Eternal Champion Paperback – Mar 29 1990
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|Paperback, Mar 29 1990||
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About the Author
Born in London in 1939, Michael Moorcock now lives in Texas. A prolific and award-winning writer with more than eighty works of fiction and non-fiction to his name, he is the creator of Elric, Jerry Cornelius and Colonel Pyat, amongst many other memorable characters. In 2008, The Times named Moorcock in their list of "The 50 greatest British writers since 1945". --This text refers to an alternate Paperback edition.
Top Customer Reviews
The story itself is great, but its presentation could be better. I've read the book without putting it down. Several realms are presented with a common line through all of them.
This is a big story with multiple storylines, and they all make sense in the later works by Michael.
I think you'll enjoy it.
The other three stories are important stories in the Eternal Champion series. The Eternal Champion is the first novel written when Moorcock was 18. Besides a nice plot twist, it's not much more than a standard Sword and Sorcery fantasy indistinguishable from hundreds of others. The Sundered Lands has a little more depth to it, but that only means that you can't give it the benefit of the doubt that you can give to The Eternal Champion. It has too many elements of other Moorcock books so you recognize every part from a better book.
And To Rescue Tanelorn is a slight story indeed, only there to introduce the reader to Tanelorn which shows up in many other Moorcock books.
All in all, this is a great book to familiarize yourself with teh concept of The Eternal Champion, Tanelorn and even the black blade, but it's definitely not the first Moorcock book you should buy. Unless you are already a fan, you will not be impressed. Read Elric or Corum or Hawkmoon if you want a good introductory Moorcock book.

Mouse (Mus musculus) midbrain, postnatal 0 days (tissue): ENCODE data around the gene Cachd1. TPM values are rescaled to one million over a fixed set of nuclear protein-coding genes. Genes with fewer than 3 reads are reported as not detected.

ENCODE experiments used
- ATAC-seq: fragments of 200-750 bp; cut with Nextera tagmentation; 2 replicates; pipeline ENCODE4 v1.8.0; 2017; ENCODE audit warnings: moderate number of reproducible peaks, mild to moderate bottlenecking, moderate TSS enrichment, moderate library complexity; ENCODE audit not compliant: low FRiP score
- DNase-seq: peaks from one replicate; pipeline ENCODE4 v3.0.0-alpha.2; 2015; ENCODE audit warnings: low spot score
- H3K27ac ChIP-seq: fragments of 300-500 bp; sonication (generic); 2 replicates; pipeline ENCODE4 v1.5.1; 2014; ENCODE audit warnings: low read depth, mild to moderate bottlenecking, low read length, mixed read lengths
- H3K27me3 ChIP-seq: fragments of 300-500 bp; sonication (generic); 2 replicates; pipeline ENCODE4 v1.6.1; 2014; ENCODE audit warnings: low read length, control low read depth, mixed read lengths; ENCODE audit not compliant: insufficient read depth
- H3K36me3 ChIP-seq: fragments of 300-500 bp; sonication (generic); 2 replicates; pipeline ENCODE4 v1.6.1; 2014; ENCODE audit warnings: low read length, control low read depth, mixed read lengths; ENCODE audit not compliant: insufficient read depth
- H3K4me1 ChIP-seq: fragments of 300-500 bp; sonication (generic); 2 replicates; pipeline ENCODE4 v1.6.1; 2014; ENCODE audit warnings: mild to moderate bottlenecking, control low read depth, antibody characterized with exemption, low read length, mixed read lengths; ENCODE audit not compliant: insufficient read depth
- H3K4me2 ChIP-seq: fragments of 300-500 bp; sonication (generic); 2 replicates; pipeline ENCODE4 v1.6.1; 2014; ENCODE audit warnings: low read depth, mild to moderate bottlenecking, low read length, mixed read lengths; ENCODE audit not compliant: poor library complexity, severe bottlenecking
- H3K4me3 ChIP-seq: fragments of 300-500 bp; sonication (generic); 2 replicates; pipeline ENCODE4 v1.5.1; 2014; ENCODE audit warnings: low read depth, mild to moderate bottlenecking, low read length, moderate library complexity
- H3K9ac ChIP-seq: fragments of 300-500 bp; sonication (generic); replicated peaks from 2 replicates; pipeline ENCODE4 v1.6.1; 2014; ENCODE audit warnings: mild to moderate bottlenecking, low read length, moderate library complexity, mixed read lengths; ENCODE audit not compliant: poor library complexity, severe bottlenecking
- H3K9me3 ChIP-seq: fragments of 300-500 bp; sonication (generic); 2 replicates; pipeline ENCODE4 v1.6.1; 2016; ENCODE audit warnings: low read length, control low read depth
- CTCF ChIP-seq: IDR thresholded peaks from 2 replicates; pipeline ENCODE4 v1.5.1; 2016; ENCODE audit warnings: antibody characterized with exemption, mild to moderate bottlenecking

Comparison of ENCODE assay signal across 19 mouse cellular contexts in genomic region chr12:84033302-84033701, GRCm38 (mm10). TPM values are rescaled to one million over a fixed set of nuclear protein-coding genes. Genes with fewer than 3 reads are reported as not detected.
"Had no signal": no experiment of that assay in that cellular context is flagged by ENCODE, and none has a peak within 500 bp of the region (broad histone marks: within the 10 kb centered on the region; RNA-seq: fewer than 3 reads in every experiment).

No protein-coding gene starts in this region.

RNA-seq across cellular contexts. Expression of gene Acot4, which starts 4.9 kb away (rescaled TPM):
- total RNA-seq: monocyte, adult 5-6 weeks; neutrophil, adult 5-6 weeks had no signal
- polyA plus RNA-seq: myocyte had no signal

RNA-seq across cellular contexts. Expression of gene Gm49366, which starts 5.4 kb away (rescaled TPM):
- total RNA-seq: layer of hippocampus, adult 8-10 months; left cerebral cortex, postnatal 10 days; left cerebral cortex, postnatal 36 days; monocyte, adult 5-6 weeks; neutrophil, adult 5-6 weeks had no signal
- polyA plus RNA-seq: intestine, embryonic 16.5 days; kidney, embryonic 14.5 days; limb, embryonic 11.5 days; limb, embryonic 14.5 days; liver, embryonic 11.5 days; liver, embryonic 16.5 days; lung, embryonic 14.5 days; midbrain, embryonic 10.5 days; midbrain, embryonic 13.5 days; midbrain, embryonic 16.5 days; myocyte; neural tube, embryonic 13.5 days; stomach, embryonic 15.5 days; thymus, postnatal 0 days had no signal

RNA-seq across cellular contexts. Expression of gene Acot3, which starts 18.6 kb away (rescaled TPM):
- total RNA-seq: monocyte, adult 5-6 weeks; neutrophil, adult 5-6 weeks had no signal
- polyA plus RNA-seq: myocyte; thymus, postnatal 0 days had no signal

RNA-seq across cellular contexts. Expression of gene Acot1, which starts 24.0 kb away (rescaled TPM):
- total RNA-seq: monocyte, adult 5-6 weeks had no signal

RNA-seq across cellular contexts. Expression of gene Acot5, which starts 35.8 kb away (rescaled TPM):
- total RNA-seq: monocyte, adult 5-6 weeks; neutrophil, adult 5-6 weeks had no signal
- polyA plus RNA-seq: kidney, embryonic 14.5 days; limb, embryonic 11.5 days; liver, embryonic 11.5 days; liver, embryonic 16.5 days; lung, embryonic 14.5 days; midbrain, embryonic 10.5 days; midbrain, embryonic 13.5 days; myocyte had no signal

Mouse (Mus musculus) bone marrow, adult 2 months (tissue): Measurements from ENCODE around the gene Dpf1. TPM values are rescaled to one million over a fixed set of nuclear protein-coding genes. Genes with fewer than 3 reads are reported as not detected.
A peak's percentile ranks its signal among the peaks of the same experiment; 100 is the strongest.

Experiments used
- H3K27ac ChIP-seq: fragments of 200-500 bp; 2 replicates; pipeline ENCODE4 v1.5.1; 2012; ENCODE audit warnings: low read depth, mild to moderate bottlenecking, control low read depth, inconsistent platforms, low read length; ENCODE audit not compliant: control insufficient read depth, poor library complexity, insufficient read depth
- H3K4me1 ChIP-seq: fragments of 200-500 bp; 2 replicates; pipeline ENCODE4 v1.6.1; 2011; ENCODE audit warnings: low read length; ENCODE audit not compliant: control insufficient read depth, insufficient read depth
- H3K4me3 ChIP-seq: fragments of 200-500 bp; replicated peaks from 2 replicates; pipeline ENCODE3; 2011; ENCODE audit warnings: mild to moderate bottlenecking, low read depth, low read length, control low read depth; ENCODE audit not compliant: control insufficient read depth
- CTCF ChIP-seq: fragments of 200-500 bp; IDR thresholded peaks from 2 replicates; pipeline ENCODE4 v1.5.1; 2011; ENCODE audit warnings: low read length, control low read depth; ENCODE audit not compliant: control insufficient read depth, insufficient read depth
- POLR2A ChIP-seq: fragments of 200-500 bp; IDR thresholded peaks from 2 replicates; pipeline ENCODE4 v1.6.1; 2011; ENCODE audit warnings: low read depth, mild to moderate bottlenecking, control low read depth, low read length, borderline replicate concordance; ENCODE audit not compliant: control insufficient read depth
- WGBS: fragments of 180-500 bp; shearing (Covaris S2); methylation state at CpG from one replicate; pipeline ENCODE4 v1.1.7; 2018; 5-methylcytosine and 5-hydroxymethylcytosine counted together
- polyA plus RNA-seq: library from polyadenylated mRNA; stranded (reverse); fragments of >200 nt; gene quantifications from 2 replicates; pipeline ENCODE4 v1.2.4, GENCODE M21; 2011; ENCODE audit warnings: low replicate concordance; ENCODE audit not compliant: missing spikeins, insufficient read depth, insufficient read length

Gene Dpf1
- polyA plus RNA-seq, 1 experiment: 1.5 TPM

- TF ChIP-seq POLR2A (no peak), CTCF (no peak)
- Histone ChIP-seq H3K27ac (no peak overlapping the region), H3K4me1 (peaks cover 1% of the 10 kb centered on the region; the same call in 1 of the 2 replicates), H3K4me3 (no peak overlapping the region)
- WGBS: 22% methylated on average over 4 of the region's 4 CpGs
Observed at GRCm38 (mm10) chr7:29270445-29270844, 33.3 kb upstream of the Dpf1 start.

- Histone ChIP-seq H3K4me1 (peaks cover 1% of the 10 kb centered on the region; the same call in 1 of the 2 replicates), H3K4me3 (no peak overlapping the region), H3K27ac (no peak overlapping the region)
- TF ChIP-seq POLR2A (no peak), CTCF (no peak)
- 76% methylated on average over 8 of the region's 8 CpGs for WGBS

The stories contained herein were all originally published between 1962 and 1970, and while some have since undergone revision, the quality of writing typifies much of the work produced during that period, both in fantasy and in science fiction. Conceptually pregnant, the narrative devotes much of its energy to the expression and exploration of ideas, or the description of imaginary landscapes and populations that could be accused as flights of fancy for invention's sake. The work is weak when in comes to characterization, sense of place, or providing background for the development of the narrative. The style of writing seems almost undeveloped and dated when compared to the narrative and descriptive powers present in some of the better contemporary work available. Or perhaps it is simply that Moorcock is more interested in the expression of the abstract than in the grounding of his notions in good storytelling.
I am somewhat unclear as to the inclusion of "The Sundered Worlds" in this volume.Read more ›
Most recent customer reviews
Very well done. I have read many of the Moorcock compilation books and liked this one very much. While I liked the Elric saga, I think that Erekose is a more tragic hero. Read morePublished on March 2 2001 by Mr. Henry J. Saenz
While I feel his writing has improved much since he wrote this book, The Eternal Champion is a great introduction to the themes and concepts of Michael Moorcocks rich and... Read morePublished on Aug. 2 1999
These stories aren't my favorites by Moorcock, and "The Sundered Worlds" and "To Rescue Tanelorn" are pretty mediocre. Read morePublished on June 29 1999
Ok heres the shocker, I have read 2 books besides this one(Jurassic Park and Eaters of the Dead). Those 2 books were good and took a long time to read. Read morePublished on June 27 1999
At first I found "Eternal Champion" very hard to get into, because the writing style is often heavy-handed; Moorcock first wrote it when he was 17, and it shows. Read morePublished on Feb. 13 1999
This book is a must read for any true fantasy Fan. This is one of the best books I have read in years (and I read alot. Read morePublished on Feb. 10 1999
Moorcock delves into some rather philosophic areas with this fantasy novel, as well as testing the realms of mental and scientific knowledge. This book was almost enlightening!Published on June 19 1998 by Peter Young (firstname.lastname@example.org)